What’s this got to do with the nativity play?
In a frantically busy world, we sit down on those hard pews, in the candlelight, and find ourselves pausing for a moment in peace.
In a cynical world we find ourselves celebrating innocence and weakness, and the power of new life.
In a materialistic world, we look at this vulnerable family, and how a series of random interactions supports them. We can all identify with the sudden feeling of community that comes from human beings responding kindly to strangers.
In a ‘modern’ world, this story ties us to our past. It echoes down the ages, and gives us a comforting feeling of community across the world and throughout time.
‘Sentimentalism’ has negative connotations because it can be dangerous and seductive when we’re vulnerable. But it can also be a recognition of our most simple and powerful emotions. With our children we often allow ourselves to be sentimental. We make all sorts of little ritualistic stories to help them learn about growing up. Or is it to help the adults cope with the change? The tooth fairy eases the way from a chubby cheeked toddler to a suddenly long-faced child.
Somehow it’s ok for children to say what adults can’t. They can stand on stage and say “I believe in kindness” “I believe in love” “I believe in light in the darkness”. And the adults cry, because they know about the darkness. And they hope against hope that the children are right.
It’s a hard time of year. So come along to a nativity! It might just give you a giggle, or a tear… It might just help restore your sense of the rightness underlying the chaos.
‘…this was the moment
When a few farm workers and three
Members of an obscure Persian sect.
Walked haphazard by starlight straight
Into the kingdom of heaven.’
U E Fanthorpe
The world feels full of strife at the moment. There is a great desire for wise and competent leadership, and much discussion about the absence of it. So when we were choosing which Shakespeare play to perform this year, Henry V seemed an apt choice. The wild youth, Harry, is transforming into Henry the King. There are factions, prejudices, impossible odds, idealistic dreams…
We split the role of Henry between two children. One played Henry ‘the King’, as he issued his royal edicts. The other played the man, Henry, who is coming to terms with his kingship, and struggling with loyalties and the loneliness of his new role.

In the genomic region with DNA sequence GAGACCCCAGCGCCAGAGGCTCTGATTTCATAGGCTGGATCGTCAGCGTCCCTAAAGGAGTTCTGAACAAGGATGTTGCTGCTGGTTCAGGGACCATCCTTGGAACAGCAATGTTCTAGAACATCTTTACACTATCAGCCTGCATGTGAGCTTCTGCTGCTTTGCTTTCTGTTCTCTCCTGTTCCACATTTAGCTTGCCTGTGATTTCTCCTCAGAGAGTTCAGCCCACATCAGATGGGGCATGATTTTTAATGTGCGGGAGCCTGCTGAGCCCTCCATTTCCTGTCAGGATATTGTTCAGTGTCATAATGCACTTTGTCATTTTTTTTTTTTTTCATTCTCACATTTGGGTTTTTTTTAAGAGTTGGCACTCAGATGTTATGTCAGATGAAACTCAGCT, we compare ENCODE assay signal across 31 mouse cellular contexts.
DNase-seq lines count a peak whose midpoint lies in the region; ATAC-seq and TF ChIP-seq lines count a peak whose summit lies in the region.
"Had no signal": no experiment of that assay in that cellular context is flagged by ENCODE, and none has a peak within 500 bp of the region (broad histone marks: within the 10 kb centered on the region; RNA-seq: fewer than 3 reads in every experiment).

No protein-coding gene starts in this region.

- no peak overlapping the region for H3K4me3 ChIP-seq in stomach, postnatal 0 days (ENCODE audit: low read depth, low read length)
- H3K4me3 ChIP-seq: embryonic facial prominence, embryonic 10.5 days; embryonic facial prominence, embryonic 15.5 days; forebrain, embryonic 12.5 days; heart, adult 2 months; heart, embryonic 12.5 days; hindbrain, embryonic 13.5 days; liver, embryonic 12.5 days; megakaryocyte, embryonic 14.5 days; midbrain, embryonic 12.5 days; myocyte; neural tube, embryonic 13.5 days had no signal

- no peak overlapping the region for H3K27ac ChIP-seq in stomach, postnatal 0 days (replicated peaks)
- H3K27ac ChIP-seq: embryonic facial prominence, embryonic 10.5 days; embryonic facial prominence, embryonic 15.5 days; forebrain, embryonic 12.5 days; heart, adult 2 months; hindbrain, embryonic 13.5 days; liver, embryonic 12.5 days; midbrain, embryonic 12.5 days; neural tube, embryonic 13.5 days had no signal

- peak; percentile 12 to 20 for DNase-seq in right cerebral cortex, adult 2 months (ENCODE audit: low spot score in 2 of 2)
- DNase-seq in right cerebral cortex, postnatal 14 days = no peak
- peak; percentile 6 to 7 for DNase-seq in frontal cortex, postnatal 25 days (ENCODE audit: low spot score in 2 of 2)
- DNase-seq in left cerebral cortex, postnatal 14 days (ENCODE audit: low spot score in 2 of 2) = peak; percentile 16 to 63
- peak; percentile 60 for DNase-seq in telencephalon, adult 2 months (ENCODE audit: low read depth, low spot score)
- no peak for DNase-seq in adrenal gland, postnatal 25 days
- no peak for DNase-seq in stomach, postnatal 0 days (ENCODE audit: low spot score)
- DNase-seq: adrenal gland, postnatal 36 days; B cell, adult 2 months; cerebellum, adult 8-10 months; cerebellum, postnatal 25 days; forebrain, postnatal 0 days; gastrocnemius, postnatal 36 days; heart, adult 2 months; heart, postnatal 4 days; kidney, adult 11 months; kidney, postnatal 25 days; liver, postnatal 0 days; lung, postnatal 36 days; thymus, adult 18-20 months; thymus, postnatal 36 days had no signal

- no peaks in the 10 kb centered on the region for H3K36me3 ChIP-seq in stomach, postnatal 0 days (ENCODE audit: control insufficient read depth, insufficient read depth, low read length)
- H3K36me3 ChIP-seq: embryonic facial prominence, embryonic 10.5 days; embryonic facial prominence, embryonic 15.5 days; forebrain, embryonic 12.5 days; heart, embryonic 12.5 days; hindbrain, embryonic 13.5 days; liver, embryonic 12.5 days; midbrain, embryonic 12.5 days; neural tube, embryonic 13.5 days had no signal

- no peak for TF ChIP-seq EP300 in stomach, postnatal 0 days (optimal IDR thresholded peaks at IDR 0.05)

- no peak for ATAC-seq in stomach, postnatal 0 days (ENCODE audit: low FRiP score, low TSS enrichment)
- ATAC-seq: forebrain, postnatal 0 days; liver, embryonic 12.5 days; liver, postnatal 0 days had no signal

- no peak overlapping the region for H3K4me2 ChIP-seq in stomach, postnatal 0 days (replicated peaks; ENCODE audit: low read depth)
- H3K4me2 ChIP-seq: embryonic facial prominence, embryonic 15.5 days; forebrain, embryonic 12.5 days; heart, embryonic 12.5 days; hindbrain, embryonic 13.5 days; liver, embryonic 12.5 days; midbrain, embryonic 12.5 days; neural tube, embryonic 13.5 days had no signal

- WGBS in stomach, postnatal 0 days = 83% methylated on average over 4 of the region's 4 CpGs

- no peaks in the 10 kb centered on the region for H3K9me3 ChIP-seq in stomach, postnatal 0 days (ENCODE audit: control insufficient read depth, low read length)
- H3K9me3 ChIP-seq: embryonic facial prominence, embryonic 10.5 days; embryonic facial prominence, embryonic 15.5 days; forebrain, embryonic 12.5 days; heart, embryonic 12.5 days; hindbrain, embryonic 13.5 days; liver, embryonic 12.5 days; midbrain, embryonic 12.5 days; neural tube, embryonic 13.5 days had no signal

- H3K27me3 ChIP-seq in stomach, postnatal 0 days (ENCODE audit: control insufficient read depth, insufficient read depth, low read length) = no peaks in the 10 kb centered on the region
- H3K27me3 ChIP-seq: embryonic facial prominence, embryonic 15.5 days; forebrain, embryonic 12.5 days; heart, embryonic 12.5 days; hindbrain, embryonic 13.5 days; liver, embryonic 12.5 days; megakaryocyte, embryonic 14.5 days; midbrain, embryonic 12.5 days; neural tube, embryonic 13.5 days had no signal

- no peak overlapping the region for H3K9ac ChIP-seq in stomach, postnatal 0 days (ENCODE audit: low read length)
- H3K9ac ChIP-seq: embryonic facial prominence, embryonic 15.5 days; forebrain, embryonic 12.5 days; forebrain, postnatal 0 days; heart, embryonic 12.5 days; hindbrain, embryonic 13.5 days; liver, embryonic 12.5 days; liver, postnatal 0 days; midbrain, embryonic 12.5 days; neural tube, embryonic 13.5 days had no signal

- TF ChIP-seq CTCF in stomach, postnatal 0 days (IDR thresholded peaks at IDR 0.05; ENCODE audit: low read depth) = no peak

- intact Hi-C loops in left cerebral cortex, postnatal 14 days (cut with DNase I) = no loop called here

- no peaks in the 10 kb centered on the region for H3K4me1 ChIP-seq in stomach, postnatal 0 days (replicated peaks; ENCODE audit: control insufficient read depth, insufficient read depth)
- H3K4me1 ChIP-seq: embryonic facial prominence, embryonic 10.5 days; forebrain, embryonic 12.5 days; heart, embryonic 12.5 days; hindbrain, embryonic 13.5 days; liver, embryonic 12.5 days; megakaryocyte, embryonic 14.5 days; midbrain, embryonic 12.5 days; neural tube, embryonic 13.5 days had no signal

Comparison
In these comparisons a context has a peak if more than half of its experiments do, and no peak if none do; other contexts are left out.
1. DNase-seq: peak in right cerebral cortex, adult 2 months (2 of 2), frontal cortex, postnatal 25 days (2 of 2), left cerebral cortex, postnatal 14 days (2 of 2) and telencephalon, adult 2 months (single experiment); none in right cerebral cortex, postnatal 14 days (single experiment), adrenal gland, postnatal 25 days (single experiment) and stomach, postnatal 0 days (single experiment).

Adam Foster, our new teacher, directed brilliantly. The children performed on the stage at Theatre by the Lake last week. If you’d like to see the play, they’re performing again on Tuesday 13th December at 6:30pm in St Oswald’s church. The play lasts about 40 minutes. It is a play for our times. Please come along.
I loved watching the Olympics. All those ordinary people, having extraordinary moments as a result of team-work and tenacity. All of us ordinary people enjoying the extraordinary moments, with others, at the end of our “ordinary” days. There was chat afterwards about “how to be happy when you’re mediocre”. Mediocre. I found that depressing.
No-one, of course, is ordinary. If you’re in schools every day you know that. Adults turn up at school with unique little human beings. Those children are to their parents the most extraordinary humans in the world. They are right. It’s not a deluded fiction; it’s fact. Every person is uniquely important. Love and grief are the most powerful things we ever know, because to each of us, some other human beings are uniquely special. Every person has infinite possibilities for development, and is born into a “team”, a community, which will help to nurture their talents. First of all they learn to crawl, walk, talk – all astonishing milestones. They learn to make friends, to tell a joke, to puzzle things out. Is that ordinary? Every child does all of this spectacularly originally.
We’ve got Olympic and other elite athletes coming through our village on Monday. The “Tour of Britain.” It sounds relaxed, but really isn’t. Lots of single-minded individuals, supported by huge teams, will be striving against each other, themselves and the usual rain. They are obviously extraordinary. But they are no more extraordinary than any of our new starters on Monday, who will be watching them. Just differently extraordinary!